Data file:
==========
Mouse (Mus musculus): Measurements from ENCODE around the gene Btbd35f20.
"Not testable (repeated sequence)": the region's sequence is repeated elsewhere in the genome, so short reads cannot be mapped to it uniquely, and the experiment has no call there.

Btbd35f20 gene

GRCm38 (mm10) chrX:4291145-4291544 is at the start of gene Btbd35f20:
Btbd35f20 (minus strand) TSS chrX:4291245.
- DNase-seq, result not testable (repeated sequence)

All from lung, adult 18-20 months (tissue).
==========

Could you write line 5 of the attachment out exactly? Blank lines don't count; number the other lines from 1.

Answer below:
Btbd35f20 (minus strand) TSS chrX:4291245.